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'Steady decline' in Vancouver stranger assaults since 2021, police department report reveals


There has been a "steady decline" in random stranger assaults in Vancouver since 2021, according to an analysis of crime data that was quietly published by police, and which challenges the perception that the attacks have been a mounting public safety issue.

Unprovoked stranger attacks were at the forefront of public safety conversations not just in Vancouver, but across the province in the lead up to the 2022 municipal election, leading Public Safety Minister Mike Farnworth to call them the defining public safety issue of the year.

Hard data on their prevalence has always been hard to come by, however, beyond when the Vancouver Police Department said in October 2021 that, in the preceding 12 months, there had been 1,555 stranger attacks in the city, or an average of about four per day.

That number, police said, was a 35 per cent increase compared to 2019 and indicated an "alarming increase" in these random, violent crimes.

A follow-up analysis presented to the Vancouver Police Board on Thursday indicates the trend began reversing not long after that spike was reported. 

"A random sample of assault data from 2021, 2022, and 2023 suggests a steady decline in unprovoked stranger assaults," the document says.

The report does not include any actual figures. CTV News requested the full analysis from the Vancouver Police Department on Thursday, and in response was provided two statistics: That unprovoked stranger assaults went from an average of 4.5 per day in the first half of 2021 to 1.1 per day in the first half of 2023.

"That's definitely moving in the right direction, but there's still more work to do," Sgt. Steve Addison said in an email.

The department did not provide any numbers for 2022, when anecdotal reports of the crimes were causing alarm across the city. In response to a follow-up request, Addison said he would look into sharing that information.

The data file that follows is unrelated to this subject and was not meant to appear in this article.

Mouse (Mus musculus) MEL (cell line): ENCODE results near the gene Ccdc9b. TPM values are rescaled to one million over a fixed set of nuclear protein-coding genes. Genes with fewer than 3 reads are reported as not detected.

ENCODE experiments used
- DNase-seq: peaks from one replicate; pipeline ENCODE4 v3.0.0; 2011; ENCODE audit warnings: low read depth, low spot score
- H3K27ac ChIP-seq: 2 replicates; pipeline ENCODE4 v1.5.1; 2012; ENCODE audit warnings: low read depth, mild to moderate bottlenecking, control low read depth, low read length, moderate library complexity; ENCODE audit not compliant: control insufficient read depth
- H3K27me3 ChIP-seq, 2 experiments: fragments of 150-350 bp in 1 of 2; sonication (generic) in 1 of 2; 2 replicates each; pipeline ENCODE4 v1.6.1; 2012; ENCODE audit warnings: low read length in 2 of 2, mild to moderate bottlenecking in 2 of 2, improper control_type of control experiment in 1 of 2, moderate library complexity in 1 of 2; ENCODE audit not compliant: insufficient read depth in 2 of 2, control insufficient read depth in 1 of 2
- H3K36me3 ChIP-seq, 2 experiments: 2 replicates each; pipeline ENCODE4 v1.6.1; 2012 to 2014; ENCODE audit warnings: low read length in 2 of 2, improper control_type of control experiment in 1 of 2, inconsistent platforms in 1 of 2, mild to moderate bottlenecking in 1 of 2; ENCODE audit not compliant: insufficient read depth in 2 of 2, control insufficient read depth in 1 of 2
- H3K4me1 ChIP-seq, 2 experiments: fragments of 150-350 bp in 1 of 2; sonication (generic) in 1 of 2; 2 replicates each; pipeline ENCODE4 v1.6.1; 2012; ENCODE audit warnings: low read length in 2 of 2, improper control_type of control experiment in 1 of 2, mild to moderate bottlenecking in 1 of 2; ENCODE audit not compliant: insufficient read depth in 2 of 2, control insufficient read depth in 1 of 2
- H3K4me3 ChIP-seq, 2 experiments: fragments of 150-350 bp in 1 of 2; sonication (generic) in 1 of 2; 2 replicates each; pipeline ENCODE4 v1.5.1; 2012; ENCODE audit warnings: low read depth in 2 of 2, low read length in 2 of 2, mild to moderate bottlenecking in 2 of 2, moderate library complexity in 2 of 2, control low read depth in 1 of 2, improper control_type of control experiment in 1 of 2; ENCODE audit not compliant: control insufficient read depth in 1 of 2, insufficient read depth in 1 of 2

As concerns over public safety mounted, and police and politicians of all stripes agreed that urgent action was needed, the province ordered an investigation into the issues of repeat offenders and random attacks in May of 2022 and released its final report in October of that year.

"The issue of unprovoked 'stranger attacks' was raised by the VPD in 2022, both in their comments to the media and in communications with the Attorney General," the report said, going on to cite the by-then familiar statistic of four per day.

But the report also clarified that that number was only ever an estimate.

"Based on the findings of 153 stranger assaults within the sample of 515 incidents, the VPD estimated there would be a total of 1,554 stranger assaults, approximately four per day," it said.

This tracks with what CTV News was told on several occasions in the past two years when police refused to provide the number or rate of stranger assaults in the city during a given time frame.

"Due to the number of assaults we investigate, and the way we are required to keep records, we’re unable to provide the total number of stranger assaults that occurred during that period," Addison wrote in an email last year in response to a request for data.

"Many of these cases require significant investigation to determine whether they are, in fact, committed by strangers and whether they are in fact unprovoked."

The report presented at Thursday's Vancouver Police Board meeting indicates the issue is "continuously monitored."